Asking opposition parties to use common sense, Prime Minister Narendra Modi on Monday slammed them for questioning his statement that the presence of Rafale fighter jets would have given greater firepower to the IAF during the February 27 aerial engagement with Pakistan.
IAF chief Air Chief Marshal B.S Dhanoa declined to comment on the prime minister's statement that Rafale jets would have a made a difference.
"I said if Rafale was acquired in time it would have made a difference (during the February 27 dogfight), but they(opposition parties) say Modi is questioning our air force strike," Modi said, addressing a gathering in Jamnagar.
"Please use common sense. What I said was if we had Rafale at the time (of aerial dogfight), then none of our fighter jets would have gone down and none of theirs saved," he added. India lost one MiG 21 jet during the fierce dogfight in which one F-16 warplane of Pakistan Air Force (PAF) was also shot down.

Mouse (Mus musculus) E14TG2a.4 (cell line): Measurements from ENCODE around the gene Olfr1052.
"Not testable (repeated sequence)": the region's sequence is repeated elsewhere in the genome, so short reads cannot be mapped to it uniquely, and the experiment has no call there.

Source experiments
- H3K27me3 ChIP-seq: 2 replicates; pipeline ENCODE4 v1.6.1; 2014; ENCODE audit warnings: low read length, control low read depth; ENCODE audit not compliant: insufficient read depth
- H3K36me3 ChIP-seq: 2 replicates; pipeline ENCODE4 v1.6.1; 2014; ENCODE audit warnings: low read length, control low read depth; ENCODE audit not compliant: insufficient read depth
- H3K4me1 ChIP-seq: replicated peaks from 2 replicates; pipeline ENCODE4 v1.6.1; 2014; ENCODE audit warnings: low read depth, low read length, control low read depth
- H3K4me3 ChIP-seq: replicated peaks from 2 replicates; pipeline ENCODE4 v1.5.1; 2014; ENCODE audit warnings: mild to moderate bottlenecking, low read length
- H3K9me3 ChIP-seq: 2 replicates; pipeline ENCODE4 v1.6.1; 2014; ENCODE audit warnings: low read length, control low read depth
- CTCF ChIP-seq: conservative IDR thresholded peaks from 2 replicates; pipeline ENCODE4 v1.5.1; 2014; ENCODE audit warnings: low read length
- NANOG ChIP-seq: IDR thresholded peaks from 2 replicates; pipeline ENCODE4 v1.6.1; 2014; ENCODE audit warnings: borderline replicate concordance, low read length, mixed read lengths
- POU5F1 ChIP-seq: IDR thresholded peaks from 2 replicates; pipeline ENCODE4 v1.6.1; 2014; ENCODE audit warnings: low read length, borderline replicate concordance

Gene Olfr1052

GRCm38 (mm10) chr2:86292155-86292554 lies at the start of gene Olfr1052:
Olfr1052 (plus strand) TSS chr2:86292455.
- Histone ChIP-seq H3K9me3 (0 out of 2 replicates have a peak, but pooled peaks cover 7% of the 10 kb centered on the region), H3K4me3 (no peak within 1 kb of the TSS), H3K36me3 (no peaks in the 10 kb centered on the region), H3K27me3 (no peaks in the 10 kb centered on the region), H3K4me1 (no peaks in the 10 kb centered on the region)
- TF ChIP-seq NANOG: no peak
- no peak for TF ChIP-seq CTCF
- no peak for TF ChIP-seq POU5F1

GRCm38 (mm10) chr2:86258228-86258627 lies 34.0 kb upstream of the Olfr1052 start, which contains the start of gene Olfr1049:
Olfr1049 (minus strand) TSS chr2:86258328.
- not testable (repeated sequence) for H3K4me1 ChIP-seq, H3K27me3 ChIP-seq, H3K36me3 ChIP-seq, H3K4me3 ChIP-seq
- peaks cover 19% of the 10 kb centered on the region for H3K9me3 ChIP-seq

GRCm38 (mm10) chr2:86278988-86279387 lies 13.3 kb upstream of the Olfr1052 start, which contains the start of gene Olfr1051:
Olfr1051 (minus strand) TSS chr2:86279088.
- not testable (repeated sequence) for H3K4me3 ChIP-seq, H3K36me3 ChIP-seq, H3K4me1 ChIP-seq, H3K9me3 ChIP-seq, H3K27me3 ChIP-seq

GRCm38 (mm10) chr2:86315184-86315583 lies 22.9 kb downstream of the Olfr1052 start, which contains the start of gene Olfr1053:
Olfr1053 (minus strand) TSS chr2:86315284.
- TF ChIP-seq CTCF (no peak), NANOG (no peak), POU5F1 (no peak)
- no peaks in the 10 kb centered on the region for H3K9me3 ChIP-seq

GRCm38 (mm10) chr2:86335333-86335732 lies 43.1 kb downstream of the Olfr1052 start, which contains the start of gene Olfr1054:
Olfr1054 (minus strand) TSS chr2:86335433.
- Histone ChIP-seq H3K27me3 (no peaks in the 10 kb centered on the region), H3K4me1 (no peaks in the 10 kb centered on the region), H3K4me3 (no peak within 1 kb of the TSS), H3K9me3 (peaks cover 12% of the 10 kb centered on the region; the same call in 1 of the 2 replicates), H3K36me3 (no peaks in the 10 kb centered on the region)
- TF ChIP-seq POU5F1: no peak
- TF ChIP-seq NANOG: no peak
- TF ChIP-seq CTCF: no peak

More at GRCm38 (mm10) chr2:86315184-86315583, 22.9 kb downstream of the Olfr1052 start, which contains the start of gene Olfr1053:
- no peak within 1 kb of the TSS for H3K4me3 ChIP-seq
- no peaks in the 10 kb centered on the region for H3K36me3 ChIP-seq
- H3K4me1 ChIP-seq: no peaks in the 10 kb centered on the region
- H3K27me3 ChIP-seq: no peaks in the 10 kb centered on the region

"If they (opposition) don't understand me what can I do. They have their own limitations," he told the audience during his 40-minute speech rendered in Gujarati.
Dhanoa told reporters in Coimbatore that the Rafale fighters should come into India's inventory by September.
"Yes, we have a plan for inducting new aircraft and that is why we have signed contract for 36 Rafale jets."
Eventually, Jaguar, MiG29, and Mirage 2000 aircraft will be replaced by Tejas Mk-2 and then the 'next step' will be on Advanced Medium Combat Aircrafts, he said.
When an adversary attacks you, every aircraft is used, Dhanoa said, adding that the MiG 21 jet used in the dogfight with Pakistan is an upgraded aircraft with advanced weapons system.
(with news agency inputs)